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ancient answer appear asked banking Bayes believe better brought called cause Christian continued court cried death desire Earth England Enter eyes face fair faith fall Fashion fear followed force France gave give hand hath head hear heard heart honor hope Italy judge keep kind King knowledge Lady learned leave less light live look Lord Madame Master means mind Mirabell nature never night observed once passed passions person Pinchwife play pleasure poor pray present prince principles prisoner reason received rule seems sense side speak stand sure talk tell thee things thou thought took town true truth turned virtue whole wife write young
第134页 - Where wast thou when I laid the foundations of the earth? Declare, if thou hast understanding. Who hath laid the measures thereof, if thou knowest? Or who hath stretched the line upon it? Whereupon are the foundations thereof fastened? Or who laid the corner-stone thereof, when the morning stars sang together and all the sons of God shouted for joy?
第113页 - Then I saw in my dream, that when they were got out of the wilderness, they presently saw a town before them, and the name of that town is Vanity ; and at the town there is a fair kept, called Vanity Fair : it is kept all the year long ; it beareth the name of Vanity Fair, because the town where it is kept is lighter than vanity ; and also because all that is there sold, or that cometh thither, is vanity. As is the saying of the wise,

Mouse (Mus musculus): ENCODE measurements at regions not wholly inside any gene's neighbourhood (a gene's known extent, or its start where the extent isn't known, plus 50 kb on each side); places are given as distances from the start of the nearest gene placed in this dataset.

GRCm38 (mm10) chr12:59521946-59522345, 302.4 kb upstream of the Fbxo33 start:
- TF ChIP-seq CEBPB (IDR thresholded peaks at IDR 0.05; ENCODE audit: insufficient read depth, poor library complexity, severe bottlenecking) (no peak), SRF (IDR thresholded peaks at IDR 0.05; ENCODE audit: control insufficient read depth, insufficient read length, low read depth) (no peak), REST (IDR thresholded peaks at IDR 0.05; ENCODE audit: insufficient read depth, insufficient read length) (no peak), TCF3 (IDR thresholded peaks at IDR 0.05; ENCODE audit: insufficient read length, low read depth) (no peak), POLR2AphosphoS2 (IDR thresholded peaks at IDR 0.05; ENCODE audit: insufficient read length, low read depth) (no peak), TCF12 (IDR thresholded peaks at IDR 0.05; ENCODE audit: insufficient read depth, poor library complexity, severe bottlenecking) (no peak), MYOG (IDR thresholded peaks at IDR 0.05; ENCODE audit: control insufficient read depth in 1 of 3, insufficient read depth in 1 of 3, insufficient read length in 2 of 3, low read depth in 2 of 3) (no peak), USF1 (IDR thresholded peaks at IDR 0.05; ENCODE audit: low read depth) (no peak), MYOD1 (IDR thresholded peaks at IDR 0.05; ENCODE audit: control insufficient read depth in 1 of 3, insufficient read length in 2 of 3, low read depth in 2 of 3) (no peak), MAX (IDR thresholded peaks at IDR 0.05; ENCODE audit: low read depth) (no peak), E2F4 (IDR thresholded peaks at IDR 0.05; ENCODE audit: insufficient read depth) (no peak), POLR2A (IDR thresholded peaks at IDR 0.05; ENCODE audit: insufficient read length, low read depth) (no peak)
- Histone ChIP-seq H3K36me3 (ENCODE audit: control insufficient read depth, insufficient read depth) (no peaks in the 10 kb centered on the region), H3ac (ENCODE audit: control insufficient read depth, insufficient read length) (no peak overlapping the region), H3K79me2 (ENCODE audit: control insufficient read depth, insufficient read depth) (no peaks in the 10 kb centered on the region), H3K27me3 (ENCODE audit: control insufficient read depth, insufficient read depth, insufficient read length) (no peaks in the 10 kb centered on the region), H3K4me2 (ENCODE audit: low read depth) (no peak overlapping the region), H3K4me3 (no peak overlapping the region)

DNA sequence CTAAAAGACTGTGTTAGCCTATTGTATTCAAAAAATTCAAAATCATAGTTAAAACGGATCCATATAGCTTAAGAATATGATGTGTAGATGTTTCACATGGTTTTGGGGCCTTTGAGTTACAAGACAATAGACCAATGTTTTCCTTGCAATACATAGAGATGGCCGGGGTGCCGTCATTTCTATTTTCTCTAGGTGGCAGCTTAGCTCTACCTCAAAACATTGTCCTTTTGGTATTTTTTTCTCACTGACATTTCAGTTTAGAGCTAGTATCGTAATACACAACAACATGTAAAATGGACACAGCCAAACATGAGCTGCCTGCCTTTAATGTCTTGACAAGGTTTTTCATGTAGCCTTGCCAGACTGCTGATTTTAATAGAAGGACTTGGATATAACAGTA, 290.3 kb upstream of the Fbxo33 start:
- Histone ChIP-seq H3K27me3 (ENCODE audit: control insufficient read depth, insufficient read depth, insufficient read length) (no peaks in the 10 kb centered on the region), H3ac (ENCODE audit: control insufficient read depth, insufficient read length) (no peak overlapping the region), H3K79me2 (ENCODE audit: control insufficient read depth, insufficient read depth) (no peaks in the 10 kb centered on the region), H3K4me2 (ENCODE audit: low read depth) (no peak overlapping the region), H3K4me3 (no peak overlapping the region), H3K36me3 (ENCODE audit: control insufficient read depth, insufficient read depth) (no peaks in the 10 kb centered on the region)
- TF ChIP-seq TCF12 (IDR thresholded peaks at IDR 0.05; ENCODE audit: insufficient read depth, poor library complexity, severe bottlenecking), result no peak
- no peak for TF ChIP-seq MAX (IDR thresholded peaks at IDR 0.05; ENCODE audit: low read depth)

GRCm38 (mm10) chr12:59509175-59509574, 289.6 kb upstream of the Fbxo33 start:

第113页 - City, as these two honest persons are; and Beelzebub, Apollyon, and Legion, with their companions, perceiving, by the path that the pilgrims made, that their way to the city lay through this town of Vanity, they contrived here to set up a fair ; a fair, wherein should be sold all sorts of vanity ; and that it should last all the year long...
第291页 - Give the word!" But no such word Was ever spoke or heard; For up stood, for out stepped, for in struck amid all these A Captain? A Lieutenant? A Mate — first, second, third? No such man of mark, and meet With his betters to compete! But a simple Breton sailor, pressed by Tourville for the fleet, A poor coasting-pilot he, Herve Riel, the Croisickese. And "What mockery or malice have we here?
第370页 - Sunday in a new chariot, to provoke eyes and whispers; and then never be seen there together again; as if we were proud of one another the first week, and ashamed of one another ever after.
第155页 - He sought the storms ; but, for a calm unfit, Would steer too nigh the sands to boast his wit. Great wits are sure to madness near allied, And thin partitions do their bounds divide...
第169页 - CHARLES II Here lies our Sovereign Lord the King, Whose word no man relies on, Who never said a foolish thing, Nor ever did a wise one.
第155页 - In friendship false, implacable in hate, Resolved to ruin or to rule the state...
第156页 - Some of their chiefs were princes of the land: In the first rank of these did Zimri stand; A man so various, that he seem'd to be Not one, but all mankind's epitome...
第42页 - Dorinda's sparkling wit and eyes United cast too fierce a light, Which blazes high, but quickly dies, Pains not the heart, but hurts the sight. Love is a calmer, gentler joy, Smooth are his looks, and soft his pace, Her Cupid is a blackguard boy, That runs his link full in your face.